Disclaimer: Nothing in this article constitutes legal advice.

Prior art searching and patentability determinations are time consuming and complex tasks. Importantly, all patents, patent applications, and non patent literature (everything in academia and the internet) from around the world need to be examined and considered in an exhaustive search. Further, the expert search needs to include any and all other related fields of potential use that may be applicable with the idea or invention.

How to do a Prior Art Search - Carson Patents

How to start and do a prior art search – Patent Searching Basics. Hire Carson Patents as your patenting prior art search company.

How much does it cost to get a patent?

Patent Application Filing Patent Application Writing Patent Prosecution Patent Services Patentability Study Prior Art Searches Pro Se Assistance Software Patents USPTO Registered Patent Agent USPTO Registered Patent Practitioner

Patent Agent Legal Services

Patent Agent Legal Services? When it comes to legal rights, in pertinent part, property rights, there are licensed professionals who offer help in exercising or protecting your rights. Lawyers. For patents there are patent practitioners (agent or attorney) to deal with these special rights.

Patents are Intellectual Property and need a Patent Practitioner not an Attorney:

Patents are a kind of property, specifically intellectual property. A patent, the legal right claimed under Article I, Section 8, Clause 8 of the US Constitution. A patent is the right to prevent others from making, using, or selling your invention. Property rights are your rights to enforce. You can do this yourself, but usually it is far more effective and efficient to hire a professional as the patent laws are complex and detailed.  An improperly filed and/or drafted patent application may prevent you from asserting your rights against potential infringers. 

The professionals that deal with personal property, real property, and intellectual property are lawyers, with one exception. Among the bundle of intellectual property rights are  patents. The USPTO issues patents, and registers professionals to practice before the office. Being a lawyer does not permit them to practice before the USPTO. Registration requires a separate application and examination process. To be allowed to communicate with the USPTO (“prosecute”) on a client’s behalf regarding a patent, an attorney needs to take an additional bar exam.

Patents need a Patent Agent or Patent Attorney:

Only those licensed to practice before the USPTO can prosecute a patent. Only patent practitioners (patent agents and patent attorneys) can prosecute patents; non-patent attorneys cannot. Whether a patent practitioner is agent or attorney is determined by whether they are a member in good standing of some state’s legal bar. In other words a lawyer. Thus, while patent agents prosecute only patents, patent attorneys can also prosecute other legal rights.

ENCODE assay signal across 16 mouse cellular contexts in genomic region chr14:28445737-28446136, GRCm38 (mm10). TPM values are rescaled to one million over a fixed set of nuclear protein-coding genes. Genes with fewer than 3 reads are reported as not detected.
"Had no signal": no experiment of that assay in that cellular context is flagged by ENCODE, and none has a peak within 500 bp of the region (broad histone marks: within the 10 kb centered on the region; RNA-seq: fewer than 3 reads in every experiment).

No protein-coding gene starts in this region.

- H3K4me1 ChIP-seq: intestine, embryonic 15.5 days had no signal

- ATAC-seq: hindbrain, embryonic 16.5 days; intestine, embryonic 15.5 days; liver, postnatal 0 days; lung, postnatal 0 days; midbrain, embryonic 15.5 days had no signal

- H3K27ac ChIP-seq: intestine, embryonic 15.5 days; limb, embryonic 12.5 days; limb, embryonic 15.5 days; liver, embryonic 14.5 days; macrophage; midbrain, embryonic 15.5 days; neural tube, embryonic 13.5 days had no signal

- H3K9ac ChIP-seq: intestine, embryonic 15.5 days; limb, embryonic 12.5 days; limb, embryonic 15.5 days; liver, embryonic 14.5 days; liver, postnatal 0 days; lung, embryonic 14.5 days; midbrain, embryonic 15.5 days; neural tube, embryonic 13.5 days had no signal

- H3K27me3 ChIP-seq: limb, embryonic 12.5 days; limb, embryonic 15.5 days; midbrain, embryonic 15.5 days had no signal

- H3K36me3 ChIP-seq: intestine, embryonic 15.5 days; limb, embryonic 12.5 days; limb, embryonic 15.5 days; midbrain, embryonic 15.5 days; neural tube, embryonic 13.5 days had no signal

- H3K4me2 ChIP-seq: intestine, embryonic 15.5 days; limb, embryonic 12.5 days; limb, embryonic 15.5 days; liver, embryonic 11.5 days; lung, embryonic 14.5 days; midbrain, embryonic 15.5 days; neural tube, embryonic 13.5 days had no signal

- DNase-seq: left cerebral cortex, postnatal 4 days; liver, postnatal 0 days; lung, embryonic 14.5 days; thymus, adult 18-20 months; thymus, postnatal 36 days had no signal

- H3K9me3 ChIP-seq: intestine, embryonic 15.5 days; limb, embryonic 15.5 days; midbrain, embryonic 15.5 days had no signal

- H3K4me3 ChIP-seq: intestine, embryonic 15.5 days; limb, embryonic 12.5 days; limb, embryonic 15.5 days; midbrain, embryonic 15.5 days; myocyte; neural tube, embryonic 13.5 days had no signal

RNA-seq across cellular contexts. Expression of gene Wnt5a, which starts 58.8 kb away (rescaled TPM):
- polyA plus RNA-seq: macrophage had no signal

Patent agents are not authorized or licensed to give legal advice in general. With that said, the US Supreme Court has held that patent agent activities incident to the preparation and prosecution of patent applications, even beyond the representation before the USPTO, like advising on potential patentability of an invention is permitted.

Patent agents can give legal advice during the drafting and prosecution of patent applications. However, this is not open ended. The usual forms of this legal advice are opinions on prior art, novelty, patentability, patent validity, and infringement. Patent agents can help with ownership and licensing by clearing up legal misconceptions about patents and recording assignments. Patent agents can also handle reexamination proceedings before the USPTO if the prior art shows that the claims should be narrowed or cancelled. 

For stuff like Infringement Lawsuits, you need an Attorney:

However, for some patent related matters like lawsuits for infringement, assignments, or employer/employee rights, you should discuss these things with an attorney who specializes in that area. Your best attorney choice may not be a patent attorney. I maintain relationships with attorneys I trust should you need to engage an attorney and need a referral.

Communication with a Patent Agent is Confidential (i.e. covered by client controlled privilege):

The advice and interaction with a patent agent is covered by the same confidentiality standard as an attorney. Client communication is held in confidence and is protected under privilege. Patent agents hold the same basic professional liability insurance as that held by attorneys, just limited to the practice of patent prosecution. 

Patent Services by Gregory D Carson, USPTO Registered Patent Agent